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Trailer Brakes on Off-Road Trailer?

Discussion in 'Trailer Tech' started by sjpitts, Mar 2, 2004.

  1. sjpitts

    sjpitts

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    I am getting closer to making an actual decision on an off-road trailer. I currently plan to build a simple one, based mostly on the dimensions of Mike's Trailer.

    http://www.geocities.com/Baja/Dunes/6948/trailer.html

    So my question is, do I want to include trailer brakes? And if I did want brakes, what kind would I want?

    A quick search found this site with a listing of 3500 pound axles-- and a bunch of different brake options. I really don't know what these different brakes are.

    And one more thing-- how about buying a 4" drop axle and flipping it over?--that would seem to give better ground clearance but it might make the trailer to high.

    http://www.tjtrailers.com/store/axle-assemblies-3500-lb-6-on-55.html

    My original thought was that I did not need brakes, figuring that if a little jeep could tow a M416 than my FJ55 would not have any issues even with a trailer that is a bit larger than a M416. But now I am not as sure.

    What do you think?

    Jared

    PS-- Has anyone bought an adventure trailer?

    http://www.adventuretrailers.com/models_fargo.htm

    I saw these trailers at a hunt/fish expo, and thought they were pretty cool. They are real pricey though. I like the tent, but I am not sure if I would rather have the tent on the vehicle instead of on the trailer.

    I liked the size of the Fargo Trailer, and I noticed that it looks to be sized pretty close to Mike's design.
     
  2. Mike S

    Mike S

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    SJ:

    I am building a 4' X 6' OR trailer based on the M416. I expect the weight to be 1500 lbs. max. I opted NOT to add trailer brakes.

    My reasoning is simple. I have towed my Willys CJ2A thousands of miles without trailer brakes, and it weighs about 2300 pounds. While my FJ60 is lighter than my Expedition, and the brakes are not ABS disks all around, the trailer will weigh less too.

    The electric trailer brakes will cost an extra $200 or so, and are not needed, in my opinion. When I complete the trailer (below) I will use and give a more informed opinion.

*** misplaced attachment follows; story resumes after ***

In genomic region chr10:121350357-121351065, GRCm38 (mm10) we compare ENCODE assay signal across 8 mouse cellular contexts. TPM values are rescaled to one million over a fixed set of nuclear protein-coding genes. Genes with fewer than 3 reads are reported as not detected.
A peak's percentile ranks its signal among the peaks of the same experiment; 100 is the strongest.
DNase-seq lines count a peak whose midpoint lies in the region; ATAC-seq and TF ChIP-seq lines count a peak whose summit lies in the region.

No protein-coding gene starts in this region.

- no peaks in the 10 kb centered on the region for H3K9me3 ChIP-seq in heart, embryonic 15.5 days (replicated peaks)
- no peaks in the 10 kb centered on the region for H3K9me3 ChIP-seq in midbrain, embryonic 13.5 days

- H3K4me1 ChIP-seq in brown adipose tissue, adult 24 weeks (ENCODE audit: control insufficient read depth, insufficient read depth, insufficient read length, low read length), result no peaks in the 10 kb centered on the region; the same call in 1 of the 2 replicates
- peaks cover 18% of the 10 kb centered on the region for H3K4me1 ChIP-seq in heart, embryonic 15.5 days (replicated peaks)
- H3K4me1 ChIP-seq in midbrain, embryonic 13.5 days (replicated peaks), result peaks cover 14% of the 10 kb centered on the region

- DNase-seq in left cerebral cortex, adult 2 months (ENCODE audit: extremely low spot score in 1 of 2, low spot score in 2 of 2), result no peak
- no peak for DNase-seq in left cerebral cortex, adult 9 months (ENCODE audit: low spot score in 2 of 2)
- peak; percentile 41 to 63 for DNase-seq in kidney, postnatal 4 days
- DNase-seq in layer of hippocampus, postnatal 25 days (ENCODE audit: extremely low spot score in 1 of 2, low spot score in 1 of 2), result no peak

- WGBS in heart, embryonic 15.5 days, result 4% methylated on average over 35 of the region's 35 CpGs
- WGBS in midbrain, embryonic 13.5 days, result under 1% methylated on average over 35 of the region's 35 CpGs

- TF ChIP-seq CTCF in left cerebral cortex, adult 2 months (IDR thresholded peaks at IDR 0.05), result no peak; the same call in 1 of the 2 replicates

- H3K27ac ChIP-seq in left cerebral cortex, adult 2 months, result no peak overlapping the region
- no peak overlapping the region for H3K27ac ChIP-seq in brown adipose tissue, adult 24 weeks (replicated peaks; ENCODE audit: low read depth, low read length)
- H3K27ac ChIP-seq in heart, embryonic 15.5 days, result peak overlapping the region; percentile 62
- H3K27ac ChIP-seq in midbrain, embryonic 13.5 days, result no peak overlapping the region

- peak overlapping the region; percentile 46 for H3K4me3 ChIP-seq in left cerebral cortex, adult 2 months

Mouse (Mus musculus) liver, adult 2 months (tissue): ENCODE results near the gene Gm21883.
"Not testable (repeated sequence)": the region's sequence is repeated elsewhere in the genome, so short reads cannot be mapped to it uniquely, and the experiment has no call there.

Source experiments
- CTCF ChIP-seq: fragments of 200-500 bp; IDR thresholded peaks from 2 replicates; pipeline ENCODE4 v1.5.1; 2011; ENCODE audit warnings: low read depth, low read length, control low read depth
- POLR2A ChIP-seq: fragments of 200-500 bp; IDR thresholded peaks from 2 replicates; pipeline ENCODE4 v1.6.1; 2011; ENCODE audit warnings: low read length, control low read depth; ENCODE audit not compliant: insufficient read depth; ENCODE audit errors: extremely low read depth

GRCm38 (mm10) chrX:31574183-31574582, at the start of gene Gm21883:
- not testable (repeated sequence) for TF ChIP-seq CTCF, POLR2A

Here is my trailer under construction:

    [​IMG]

    It is contructed of 2" square steel tubing (3/16" wall) with four cross braces - two on the ends and two in the middle at the spring mounts. I am using trailer springs, since most of the 'suspension' is the 31X10.50X15 TLC wheels and tires - which I will run at about 10 to 15 PSI. I think Cruiser springs are over kill, since I doubt that you will put enough in the trailer to really flexx the springs much.

    [​IMG]

    This trailer is wider than the usual off road trailer - same with as the rear of mt FJ60. Hub to hub distance is the same as my FJ60. It has a tailgate. It will carry 40 gallons of water with a 12V Shurflo on-demand pump, two Optima yellow tops with 110 charger and isolators for 110 and vehicle charging, 20 gallons of gas in 5 gallon blitz cans, and a full sized spare. Building an aluminum top (hiinged at the front) with 150 lb gas rams, and will fit he top with a gutter mount rack and roof top tent OR crossbars for a small boat.

    Fun project. Let us know how yours works out...

    Mike S
     
  3. sjpitts

    sjpitts

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    Mike

    That is a sweet looking trailer. Can I ask a bunch of questions?

    What are you making the body out of?

    What are you using for a coupler?

    What is the frame width, and what is the hub to hub distance? ( I am really curious as to what kind of difference you need to run 33x12.50 tires on landcruiser backspaced wheels)

    Do you have more pictures?

    Jared
     
  4. Mike S

    Mike S

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    Jared:

    Body is 16 gauge steel. Top is aluminum.

    Frame width is 48.5"

    Coupler is a pintle hitch, but I am looking at options for a 360 degree hitch/coupler.

    It will be sprung SOA... planning on 58.5" hub to hub, but adjustments are still be made... rims are 15X8, or stock FJ60 rims. Tires are 31X10.50.

    Yep, I have a few more pix. I will try to post soon.

    Mike S
     
  5. Brentbba

    Brentbba Former Golfer SILVER Star

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    Well, in the Republic of Kalifornia, the Governator demands that any trailers over 1500lbs have brakes. You might want to check your own republic's laws. Better safe than sorry. Wouldn't it be easier to just do the brakes now? My 2 cents.
     
  6. sjpitts

    sjpitts

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    [quote author=Brentbba link=board=14;threadid=12420;start=msg114056#msg114056 date=1078276315]
    Well, in the Republic of Kalifornia, the Governator demands that any trailers over 1500lbs have brakes. You might want to check your own republic's laws. Better safe than sorry. Wouldn't it be easier to just do the brakes now? My 2 cents.
    [/quote]

    I never thought that the brakes might be required. I think (but don't know for sure) that arizona does not have such a requirement.

    I think it would be cheaper to add the brakes up front. The web-site I posted above shows axles with electric brakes as costing an extra 108 dollars, single servo hyrdaulic as costing 128 dollars extra, and hydraulic freeback costing an extra 145.

    By itself, that is really not too much of an extra cost. But do you need other things to make a brake work?

    Which type of brake would be preferable for an off-road trailer?

    I should point out that I don't really know if any of those axles are actually suitable for an off-road trailer-- that is just a site I found when I searched for trailer plans.

    Jared